Every now and again, this blog has a bashful moment. Something happens out of the blue that suddenly makes it go shy and self-conscious and quiet. Usually it happens when I meet up with (or bump into) someone I haven’t seen for a while, and they say “ooh, I was reading your blog the other day, and...” or perhaps “my brother was reading your blog, and he said...” Or it could be that I’m at work, and I go into the kitchen to make a cup of tea, and one of my colleagues wanders in, and says “hey, I was just looking at your blog and...” or someone starts referring to “Katherine’s blog” in a meeting and I turn the approximate colour of a very ripe tomato.
The common factor in all of these situations is that suddenly (painfully) I am forced to confront the truth that when I write things here, they don’t just disappear into a lovely invisible void. They are actually out there, public, available for anyone and everyone to read. I think the weird thing about anything you do online is that in spite of the web being possibly one of the most public spheres that has ever existed, it has a way of tricking you into thinking that what you’re doing is completely private - or at least, relatively intimate. Sometimes I feel that writing here is not so different to writing in a personal diary - I’m just happily chuntering away to myself, not really expecting anyone to be listening. Or other times, I feel that I’m talking directly to just one or two imagined “kindred spirits” (see L.M. Montgomery, Anne of Green Gables) who are always sympathetic and never critical, and to whom words like “self-indulgent” or “trite” are utterly unknown. At the very most, I feel I am writing to a very small audience of people I have never met, and am never likely to meet, who don’t me and who in any case probably live in, like, a whole other country.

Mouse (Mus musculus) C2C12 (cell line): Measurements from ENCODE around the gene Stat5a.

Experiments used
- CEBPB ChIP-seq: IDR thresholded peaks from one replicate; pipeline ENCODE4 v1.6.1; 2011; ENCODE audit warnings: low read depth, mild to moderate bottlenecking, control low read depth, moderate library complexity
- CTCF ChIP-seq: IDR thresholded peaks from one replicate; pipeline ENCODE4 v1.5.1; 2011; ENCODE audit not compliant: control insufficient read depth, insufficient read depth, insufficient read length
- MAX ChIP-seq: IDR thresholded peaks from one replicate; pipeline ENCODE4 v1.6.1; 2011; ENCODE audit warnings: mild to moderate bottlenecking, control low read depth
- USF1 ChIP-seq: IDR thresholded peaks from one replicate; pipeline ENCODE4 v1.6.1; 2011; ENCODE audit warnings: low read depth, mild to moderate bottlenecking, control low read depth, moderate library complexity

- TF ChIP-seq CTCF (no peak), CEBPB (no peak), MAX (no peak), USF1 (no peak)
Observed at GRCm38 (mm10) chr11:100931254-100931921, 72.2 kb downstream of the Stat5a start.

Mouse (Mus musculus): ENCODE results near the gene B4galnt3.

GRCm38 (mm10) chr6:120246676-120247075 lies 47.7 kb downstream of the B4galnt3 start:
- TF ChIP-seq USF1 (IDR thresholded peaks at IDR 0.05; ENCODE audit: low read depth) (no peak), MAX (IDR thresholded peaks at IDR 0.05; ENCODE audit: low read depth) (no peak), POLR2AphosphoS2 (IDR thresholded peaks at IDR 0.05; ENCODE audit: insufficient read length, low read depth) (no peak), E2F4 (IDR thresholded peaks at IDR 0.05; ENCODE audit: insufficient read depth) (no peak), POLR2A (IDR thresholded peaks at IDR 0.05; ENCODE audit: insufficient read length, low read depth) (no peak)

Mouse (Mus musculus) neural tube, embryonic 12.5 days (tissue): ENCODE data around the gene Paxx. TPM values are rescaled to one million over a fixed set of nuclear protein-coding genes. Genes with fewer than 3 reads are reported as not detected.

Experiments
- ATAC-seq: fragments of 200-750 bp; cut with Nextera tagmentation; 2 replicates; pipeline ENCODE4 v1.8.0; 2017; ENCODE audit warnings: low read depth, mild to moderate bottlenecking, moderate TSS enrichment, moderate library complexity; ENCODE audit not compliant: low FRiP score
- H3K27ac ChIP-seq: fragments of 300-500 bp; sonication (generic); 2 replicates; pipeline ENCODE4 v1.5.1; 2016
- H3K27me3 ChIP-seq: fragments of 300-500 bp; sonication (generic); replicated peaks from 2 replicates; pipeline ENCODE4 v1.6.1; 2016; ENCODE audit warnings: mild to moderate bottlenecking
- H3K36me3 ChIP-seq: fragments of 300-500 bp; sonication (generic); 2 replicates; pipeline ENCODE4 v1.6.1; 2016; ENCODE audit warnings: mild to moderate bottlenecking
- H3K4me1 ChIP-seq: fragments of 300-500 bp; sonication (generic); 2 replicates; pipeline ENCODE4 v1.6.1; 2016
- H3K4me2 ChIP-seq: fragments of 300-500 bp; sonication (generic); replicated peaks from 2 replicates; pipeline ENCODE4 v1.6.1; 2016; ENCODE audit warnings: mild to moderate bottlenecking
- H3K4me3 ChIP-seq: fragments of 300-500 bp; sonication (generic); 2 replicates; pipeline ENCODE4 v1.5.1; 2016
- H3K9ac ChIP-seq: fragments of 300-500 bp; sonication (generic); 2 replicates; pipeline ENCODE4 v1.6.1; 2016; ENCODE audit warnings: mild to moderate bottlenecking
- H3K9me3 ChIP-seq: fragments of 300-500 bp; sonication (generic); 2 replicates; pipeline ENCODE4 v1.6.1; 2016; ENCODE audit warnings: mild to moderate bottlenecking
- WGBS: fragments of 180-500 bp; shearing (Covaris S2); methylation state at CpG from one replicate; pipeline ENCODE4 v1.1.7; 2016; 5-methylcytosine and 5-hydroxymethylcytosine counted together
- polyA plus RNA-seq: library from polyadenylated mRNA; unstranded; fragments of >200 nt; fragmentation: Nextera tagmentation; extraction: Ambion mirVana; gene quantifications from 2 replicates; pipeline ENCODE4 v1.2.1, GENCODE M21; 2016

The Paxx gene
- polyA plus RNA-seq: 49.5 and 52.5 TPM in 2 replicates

Actually, of course, this couldn’t be further from the truth. Writing a blog is nothing like whispering into a sympathetic ear: in fact, it often feels more akin to standing up in front of a room full of people, including everyone you’ve ever met, and repeatedly shrieking “look at me!” Which if you do know me, or if you’ve ever read about my thoughts on stuff like this, you’ll be aware is possibly the Last Thing On Earth I Would Ever Do.
It’s easy to forget that though, when you’re sitting cozily in your room, by yourself, in your pyjamas, just happily wittering away, much like I am doing right now. After all, there’s rarely an instant audience reaction - no applause, no chorus of boos. And so you forget that there’s a real audience out there, which inevitably consists of both the loyal front-row seaters, who turn up to every show without fail, and those sitting at the back, rustling their programmes a bit impatiently and sighing and looking at their watches and wondering when it will be time for the interval so they can go and get an ice-cream or have a cigarette. (Or maybe even people like the man I remember seeing once when I was about 15 and was at the theatre, watching a double-bill of Tom Stoppard plays, who nodded off as soon as the lights went down and slept solidly, complete with quite audible, entirely unembarrassed snoring, through the whole show.)
Maybe that’s one advantage of blogging though. It does force you to be a bit braver about getting up there and saying something - anything - and I am basing this on the assumption that saying something is always better than saying nothing at all. But every now and again, when you remember where you are, you can’t help getting a little stage fright, especially when the spotlight is not exactly your natural habitat. So don’t be surprised if every now and again I have a ‘bashful blogging’ moment. If I go quiet for a few days - even a week or two- you can guarantee I’ll soon forget where I am and be back to my usual meandering self.
[exeunt stage right]